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From Left: Anne Truitt, Parva XXIX (1993) and Blythe (1998).

Not So Carefree
Anne Truitt: An Appreciation

by Deanna Sirlin

I have been thinking a lot about Anne Truitt this year. She is an artist for whom I have the utmost admiration, and I have thought of her often since her death in 2004. We met at the artists’ colony Yaddo in the summer of 1983, which seems like a million years ago. I was at the beginning of my life as an artist—a young pup of a painter—while she was at a mature state of her artistic life, generous with her thoughts and ideas and friendship.

At the time I met Anne I knew very few woman artists of her generation. I neither knew her work nor had heard of her books. The fact that I thought Minimalism was just a movement from the early 70s was not a great reflection on my education, but every school has its biases.

But I did understand her paintings, sculptures, and drawings. They were so like her: clean and clear, and yet so personal in their touch. You felt the presence of her stroke even in works where you saw no stroke. The colors were rich and flat, yet luminous and bright.

I remember Anne in her starched oxford shirts, big glasses, and bowl-shaped white hair. She must have been about 62 when we met. What a contrast with me at 24, in my floral pattern shirts, brightly colored in colors like magenta and teal, often with paint stained body parts that were as bright as my clothes. The contrast between us was dramatic, but the language of painting transcends superficial values like clothing and age.

Not to say that age makes no difference at all. I remember reading Anne’s book Turn sometime in 1986 after the book was published. Later that year I saw Anne at the Phillips Collection in Washington where we met in the Bonnard room, more to my taste than hers, perhaps, and we talked bout her book. When I told her I found Turn depressing, Anne reassured me that if I were to reread the book in 20 years, I would find in it comfort rather than sadness. I did reread Turn more than 20 years later and discovered, of course, that she was correct. I found her description of the effort of going up and down a ladder to paint coat upon coat of color on her sculptures, even through pain and exhaustion, exhilarating. Was I hearing her voice or my own? Her voice reaffirmed my belief in the process of making art. Artists face obstacles throughout their lives: the young artist’s angst gives way to the physical trials of the mature artist. But reading Anne’s writing made me realize that although making art does not become easier as one gets older, the process remains energizing.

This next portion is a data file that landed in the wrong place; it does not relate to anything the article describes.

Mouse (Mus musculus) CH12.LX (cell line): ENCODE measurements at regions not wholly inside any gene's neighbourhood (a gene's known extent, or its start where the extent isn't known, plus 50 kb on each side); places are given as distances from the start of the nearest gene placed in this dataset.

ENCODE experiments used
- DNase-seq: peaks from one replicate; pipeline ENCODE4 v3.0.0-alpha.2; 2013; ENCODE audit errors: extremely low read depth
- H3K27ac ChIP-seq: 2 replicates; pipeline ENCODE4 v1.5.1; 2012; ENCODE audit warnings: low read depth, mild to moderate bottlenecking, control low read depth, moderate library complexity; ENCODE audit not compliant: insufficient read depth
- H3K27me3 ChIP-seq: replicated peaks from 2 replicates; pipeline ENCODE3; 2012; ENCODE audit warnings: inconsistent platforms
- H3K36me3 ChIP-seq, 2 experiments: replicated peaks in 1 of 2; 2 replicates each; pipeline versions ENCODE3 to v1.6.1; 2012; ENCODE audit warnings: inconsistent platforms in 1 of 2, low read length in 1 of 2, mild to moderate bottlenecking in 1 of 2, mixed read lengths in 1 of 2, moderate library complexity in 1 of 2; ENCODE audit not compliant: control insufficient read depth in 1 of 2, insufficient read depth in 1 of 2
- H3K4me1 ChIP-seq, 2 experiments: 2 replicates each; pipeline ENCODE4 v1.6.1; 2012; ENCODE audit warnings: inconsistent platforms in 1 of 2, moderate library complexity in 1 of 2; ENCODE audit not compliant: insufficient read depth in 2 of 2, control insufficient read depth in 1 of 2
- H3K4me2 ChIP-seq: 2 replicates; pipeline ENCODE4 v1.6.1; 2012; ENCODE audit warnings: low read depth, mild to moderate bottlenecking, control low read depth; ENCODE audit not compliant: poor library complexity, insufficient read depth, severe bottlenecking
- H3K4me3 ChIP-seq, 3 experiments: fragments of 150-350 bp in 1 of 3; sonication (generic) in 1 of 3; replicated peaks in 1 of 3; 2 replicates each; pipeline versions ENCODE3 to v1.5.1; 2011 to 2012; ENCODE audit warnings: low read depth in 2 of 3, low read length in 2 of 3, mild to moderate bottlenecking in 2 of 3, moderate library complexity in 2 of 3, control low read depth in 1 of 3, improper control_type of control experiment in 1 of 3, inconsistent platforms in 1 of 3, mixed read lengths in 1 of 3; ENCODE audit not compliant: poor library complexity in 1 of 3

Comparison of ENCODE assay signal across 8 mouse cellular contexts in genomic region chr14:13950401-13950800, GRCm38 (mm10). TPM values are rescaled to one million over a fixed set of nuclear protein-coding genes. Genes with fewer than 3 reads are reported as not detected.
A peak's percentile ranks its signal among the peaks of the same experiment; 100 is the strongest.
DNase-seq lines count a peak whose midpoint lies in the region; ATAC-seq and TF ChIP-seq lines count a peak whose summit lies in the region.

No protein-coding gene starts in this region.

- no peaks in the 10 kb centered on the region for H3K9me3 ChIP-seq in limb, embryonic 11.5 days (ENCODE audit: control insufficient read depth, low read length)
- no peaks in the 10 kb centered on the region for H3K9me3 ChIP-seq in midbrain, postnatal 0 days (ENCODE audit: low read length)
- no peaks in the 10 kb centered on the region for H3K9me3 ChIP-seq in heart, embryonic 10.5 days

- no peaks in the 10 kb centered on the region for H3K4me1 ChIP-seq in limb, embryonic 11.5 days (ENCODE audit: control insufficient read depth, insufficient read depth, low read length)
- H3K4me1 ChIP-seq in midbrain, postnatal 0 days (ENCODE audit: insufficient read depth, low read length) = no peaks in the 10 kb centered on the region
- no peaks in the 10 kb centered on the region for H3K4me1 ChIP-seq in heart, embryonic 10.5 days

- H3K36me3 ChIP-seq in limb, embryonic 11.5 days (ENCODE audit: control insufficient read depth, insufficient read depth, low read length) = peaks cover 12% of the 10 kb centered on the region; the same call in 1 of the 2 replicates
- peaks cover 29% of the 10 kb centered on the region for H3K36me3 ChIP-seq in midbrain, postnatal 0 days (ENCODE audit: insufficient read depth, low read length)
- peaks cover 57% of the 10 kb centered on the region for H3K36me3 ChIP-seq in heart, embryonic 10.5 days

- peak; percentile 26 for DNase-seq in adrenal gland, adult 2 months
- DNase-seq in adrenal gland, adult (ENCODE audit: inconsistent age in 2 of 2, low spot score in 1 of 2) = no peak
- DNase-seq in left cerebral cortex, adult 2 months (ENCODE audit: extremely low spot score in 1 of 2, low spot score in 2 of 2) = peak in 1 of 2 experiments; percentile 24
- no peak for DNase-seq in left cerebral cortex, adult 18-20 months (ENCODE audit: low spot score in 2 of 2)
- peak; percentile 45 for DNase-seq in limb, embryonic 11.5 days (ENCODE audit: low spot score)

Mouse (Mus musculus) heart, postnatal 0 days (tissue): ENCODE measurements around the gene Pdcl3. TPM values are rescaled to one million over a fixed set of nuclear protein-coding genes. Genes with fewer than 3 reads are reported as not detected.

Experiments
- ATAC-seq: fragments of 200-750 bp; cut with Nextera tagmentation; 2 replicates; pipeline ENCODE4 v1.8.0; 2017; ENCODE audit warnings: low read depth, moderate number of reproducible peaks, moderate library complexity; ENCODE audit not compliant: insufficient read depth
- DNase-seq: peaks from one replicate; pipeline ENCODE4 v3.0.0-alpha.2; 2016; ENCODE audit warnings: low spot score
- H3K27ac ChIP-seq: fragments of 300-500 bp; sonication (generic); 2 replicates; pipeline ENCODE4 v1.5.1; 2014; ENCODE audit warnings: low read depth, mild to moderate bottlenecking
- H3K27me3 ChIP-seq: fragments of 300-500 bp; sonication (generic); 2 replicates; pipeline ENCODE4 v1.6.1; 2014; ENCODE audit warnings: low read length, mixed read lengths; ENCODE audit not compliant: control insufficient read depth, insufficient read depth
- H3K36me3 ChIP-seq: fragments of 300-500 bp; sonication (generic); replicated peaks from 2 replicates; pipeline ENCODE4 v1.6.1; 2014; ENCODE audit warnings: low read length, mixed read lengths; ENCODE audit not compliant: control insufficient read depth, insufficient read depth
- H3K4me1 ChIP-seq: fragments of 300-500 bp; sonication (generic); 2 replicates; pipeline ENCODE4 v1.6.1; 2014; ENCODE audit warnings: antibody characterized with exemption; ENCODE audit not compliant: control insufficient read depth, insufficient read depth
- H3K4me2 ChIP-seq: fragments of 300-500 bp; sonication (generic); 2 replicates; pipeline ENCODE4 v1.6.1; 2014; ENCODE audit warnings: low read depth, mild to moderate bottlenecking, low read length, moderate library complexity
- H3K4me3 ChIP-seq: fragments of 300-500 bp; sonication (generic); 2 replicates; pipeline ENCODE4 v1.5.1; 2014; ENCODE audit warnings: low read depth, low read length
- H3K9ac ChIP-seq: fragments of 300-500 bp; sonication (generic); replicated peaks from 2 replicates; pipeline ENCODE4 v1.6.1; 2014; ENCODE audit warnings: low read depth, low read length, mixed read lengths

This past summer, Anne’s work was part of a group exhibition titled Painting: Now and Forever, Part II at Matthew Marks Gallery in NYC, which opened on the tenth anniversary of Painting: Now and Forever Part I which showed originally at both the Mathew Marks and Pat Hearn Galleries.

One of Anne’s works included in this exhibition was her acrylic painting Blythe (1998), a lovely sky blue, sleekly painted square with a small curvilinear dark blue shape that stretches across the bottom. I have to admit that the title confuses me. The spelling Anne used is usually used as a woman’s first name, though the evocation of “blithe,” which can mean carefree or casually indifferent, makes me wonder to whom or what she was referring. Was she being ironic, or just naming something the way it felt to her, something personal or perhaps even autobiographical in nature? 

Other works by Truitt in the exhibition were brightly and lovingly painted monoliths, strong and straight and bold, so like the artist herself. Although painted sculpture, or three-dimensional painting, has always been a bit hard to pigeonhole, this form is the perfect articulation of her aesthetic. Rectilinear columns with intense color wrapped around them became the hallmark of her work.

It is interesting to compare the hand of Mary Heilmann, the only lucky artist who got to be in both editions of Painting: Now and Forever, with Truitt’s. Mary‘s stroke is of the thick, clean, liquid, you-do-it-once-so-you’d better-get-it-right variety, while Anne’s reflects the Puritan ethic of layering and layering until it is right, or starting over from scratch.

So was Anne gently mocking her own earnestness with her title? Was the mother of Minimalism so carefree? Was she trying to escape the tireless worker bee, who works the painting until it seems effortless, in herself? Or does any of that process stuff matter anyway--isn’t it form that leads us to the content of Blythe ?

When I climb the ladder in my studio to reach the top of a painting, or get on my hands and knees in the course of working, I delight in having known one whose work and voice inspire me to go on. 

Thank you, Anne. 

The first major exhibition of Truitt’s work since 1974, Anne Truitt: Perception and Reflection, a survey of two- and three-dimensional works made during the artist’s 40-year career, will open at the Hirschhorn Museum on October 8, 2009. “Truitt has been largely under-recognized for her contribution to post-1960 art. The exhibition is organized by associate curator Kristen Hileman and will be accompanied by the first complete monograph on the artist.”

Deanna Sirlin is Editor-in-Chief of The Art Section and an artist.

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